Add salt and remaining flour, (enough to make dough come cleanly away from sides of bowl) and mix until completely combined. With mixer running, drizzle oil over the dough and knead by machine for 6 minutes (or by hand on lightly floured surface for 8 minutes).
Cover the bowl with plastic wrap and let it rise until double, approximately 45-60 minutes. Make the filling while the dough rises.
FILLING: Mix together finely chopped cherries, sugar, flour, egg white, vanilla, and walnuts. Set aside. Combine the egg yolk with 1 teaspoon water and whisk well.
ASSEMBLY: Move raised dough to a very lightly floured surface. Press into a rectangle or log. Cut off ⅓ and set aside.
Press the larger piece of dough firmly into greased bread pan. (I spray my pan with a flour/oil blend like Baker's Joy). Try to make the dough level. Set aside.
Roll the small piece of dough into a long rectangle, approximately 8 inches by 15 inches. Distribute the filling over the dough. Don't worry if it doesn't completely cover the dough, just keep it as even as possible.
You will be rolling both ends toward the middle, so mark the middle of one of the long sides for reference. Beginning at one short end, roll dough snugly, pulling toward yourself slightly as you go. Use a pastry brush or paper towel to brush the floury bottom side lightly with egg wash as you roll. (This will help the swirls stick together.) Roll to your middle mark. Repeat, rolling from the other end. Both sides should be equal - if not, adjust by unrolling the larger side a little and rolling the other until they touch. Pinch the ends closed.
With a sharp knife, cut the dough in the pan lengthwise, right down the middle, almost to the bottom of the pan. Use your hands or a dough scraper to make a V-shaped channel.
With floured hands, quickly pick up the rolled dough. The round tops will be the top of the heart, so press the sides to make the bottom a little pointed, and tuck the roll into the V-shaped channel in the pan, getting it as deep as possible.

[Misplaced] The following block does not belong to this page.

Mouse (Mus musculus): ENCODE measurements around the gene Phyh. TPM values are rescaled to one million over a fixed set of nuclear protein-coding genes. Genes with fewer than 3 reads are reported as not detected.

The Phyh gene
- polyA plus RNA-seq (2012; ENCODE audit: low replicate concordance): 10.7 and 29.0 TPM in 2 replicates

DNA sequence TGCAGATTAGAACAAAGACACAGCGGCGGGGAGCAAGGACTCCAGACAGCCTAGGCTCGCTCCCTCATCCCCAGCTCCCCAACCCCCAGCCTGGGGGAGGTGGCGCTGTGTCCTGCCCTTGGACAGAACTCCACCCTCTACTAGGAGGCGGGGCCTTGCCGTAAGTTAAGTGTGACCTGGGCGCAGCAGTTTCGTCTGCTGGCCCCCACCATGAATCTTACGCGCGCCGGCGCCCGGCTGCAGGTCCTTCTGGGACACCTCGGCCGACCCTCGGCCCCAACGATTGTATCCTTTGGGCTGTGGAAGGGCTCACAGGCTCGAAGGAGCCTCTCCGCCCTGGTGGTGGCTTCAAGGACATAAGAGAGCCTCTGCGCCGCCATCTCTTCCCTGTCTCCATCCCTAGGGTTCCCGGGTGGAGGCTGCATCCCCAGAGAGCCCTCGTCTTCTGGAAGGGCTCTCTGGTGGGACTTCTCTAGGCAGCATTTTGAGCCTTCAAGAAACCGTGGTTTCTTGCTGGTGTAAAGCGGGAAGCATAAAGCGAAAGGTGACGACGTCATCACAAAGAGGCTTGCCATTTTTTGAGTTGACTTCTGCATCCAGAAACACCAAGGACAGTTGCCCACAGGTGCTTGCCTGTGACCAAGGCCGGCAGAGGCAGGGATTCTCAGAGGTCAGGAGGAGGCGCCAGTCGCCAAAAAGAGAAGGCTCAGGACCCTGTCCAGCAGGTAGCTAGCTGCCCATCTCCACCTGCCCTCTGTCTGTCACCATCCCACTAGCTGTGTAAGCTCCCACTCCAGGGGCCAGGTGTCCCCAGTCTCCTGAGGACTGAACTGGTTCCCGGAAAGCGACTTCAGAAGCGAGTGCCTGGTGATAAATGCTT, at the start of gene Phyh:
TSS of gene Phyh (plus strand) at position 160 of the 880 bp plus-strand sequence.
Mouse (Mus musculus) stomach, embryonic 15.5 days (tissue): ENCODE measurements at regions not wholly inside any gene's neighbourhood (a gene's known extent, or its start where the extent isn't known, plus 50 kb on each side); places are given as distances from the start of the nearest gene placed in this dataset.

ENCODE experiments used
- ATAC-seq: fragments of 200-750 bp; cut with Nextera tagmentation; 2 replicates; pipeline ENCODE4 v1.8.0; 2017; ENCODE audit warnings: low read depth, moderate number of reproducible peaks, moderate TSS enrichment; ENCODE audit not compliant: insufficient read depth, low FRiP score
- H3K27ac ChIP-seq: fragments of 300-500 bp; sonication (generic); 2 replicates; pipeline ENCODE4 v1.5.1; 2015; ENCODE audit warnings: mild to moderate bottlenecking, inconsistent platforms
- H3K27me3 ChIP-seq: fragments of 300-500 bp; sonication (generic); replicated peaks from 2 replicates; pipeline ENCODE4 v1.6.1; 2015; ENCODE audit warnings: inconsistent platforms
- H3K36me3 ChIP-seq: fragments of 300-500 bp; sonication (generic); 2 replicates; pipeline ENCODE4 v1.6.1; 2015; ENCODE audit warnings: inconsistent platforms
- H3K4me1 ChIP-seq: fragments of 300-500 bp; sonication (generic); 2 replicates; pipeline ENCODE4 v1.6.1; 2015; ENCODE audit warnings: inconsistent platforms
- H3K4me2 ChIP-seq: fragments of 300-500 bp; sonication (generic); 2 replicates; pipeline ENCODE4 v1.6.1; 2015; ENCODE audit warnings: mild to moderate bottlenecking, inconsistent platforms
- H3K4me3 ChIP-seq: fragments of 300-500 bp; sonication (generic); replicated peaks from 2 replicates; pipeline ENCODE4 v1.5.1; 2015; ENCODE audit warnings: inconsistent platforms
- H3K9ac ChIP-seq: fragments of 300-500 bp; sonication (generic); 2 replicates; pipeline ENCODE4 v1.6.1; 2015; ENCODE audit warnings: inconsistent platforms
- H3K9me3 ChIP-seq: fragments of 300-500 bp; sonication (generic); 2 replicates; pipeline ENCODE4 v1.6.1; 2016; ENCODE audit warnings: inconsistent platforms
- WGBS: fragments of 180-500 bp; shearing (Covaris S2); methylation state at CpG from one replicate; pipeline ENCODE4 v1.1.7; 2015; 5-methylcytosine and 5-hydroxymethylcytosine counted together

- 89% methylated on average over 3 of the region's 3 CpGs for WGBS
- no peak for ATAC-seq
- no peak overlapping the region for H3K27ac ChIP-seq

Cover lightly with plastic wrap and let the dough rise until the bottom section of dough is just above the sides of the pan. (The heart part will be higher.) Brush with any remaining egg wash.
Heat oven to 375F. Place bread pan on a baking sheet and bake for about 40 minutes, or until it's a rich dark brown. Bottom should sound hollow when tapped.
Cool for 10 minutes, then turn out onto rack to cool completely before cutting. (Don't cut while hot, or the filling might not set properly.)
The dough is easy, so I’m not going to overwhelm you with prep photos. Here it is, ready to rise.
This is nice dough – not sticky, rises quickly. I cut corners and didn’t move it to a greased bowl. It was fine rising in the mixing bowl. (One less thing to wash!)
Cut 1/3 of the dough off and set it aside.
Press the large piece of dough firmly into bread pan. Make it as level as possible.
Roll out the small piece of dough and cover with filling. (I forgot the walnuts, so sprinkled them on. It worked!)
Brush the dough as you go!
Meetin’ in the middle! And yeah, yeah, it got a little messy. I was on a roll and forgot to stop in the center. Had to put it in reverse. Adds some rustic charm to the finished bread.
Slash the dough in pan down the middle and press open into a V-shaped channel.
Pick up rolled dough, pressing together at the bottom (which will be the pointy part of the heart) and fit into the channel in the pan.
Let it rise until the bottom bread is just above the edge of the pan. The rounded heart dough will be standing tall. Brush with remaining egg wash.
I know it’s hard to wait, but do let this bread cool down before cutting. The texture will be so much better. Warm is okay; you have to be able to melt that butter, right? Or put a couple of slices under the broiler and enjoy it toasted. (I don’t recommend using a toaster. If that filling fell out, it would make a real mess.)
One bite of these buttery snowball cookies will tell you they aren’t your mama’s tea cakes. The dough is subtly flavored with orange zest, and a sweet cranberry filling hides in the center. If you choose to add a fresh cranberry, it will add a burst of tangy flavor.
Whether you call them Russian Tea Cakes, Mexican (or Italian) Wedding Cakes, or Snowballs, they are a holiday tradition worth making. They do tend to be just a little bit dry (like shortbread) so a small dab of filling to soften the center worked well. Of course, if you don’t want all the bells and whistles, you can simply leave out the filling entirely. But oh, not the orange zest! It’s so good.
I am pretty hands-on, and use my thumb to make the hole in each ball of dough (where the filling is added) but if it makes you more comfortable, it can be made with the round handle of a wooden spoon . . . or you can wear disposable gloves. The only tricky part is to make the dough at the top of the hole thinner—and don’t over fill, of course—so the cookie can be neatly pinched closed. If a little filling squeezes out, just wipe it off and patch the spot with a small piece of dough before rolling into a smooth ball.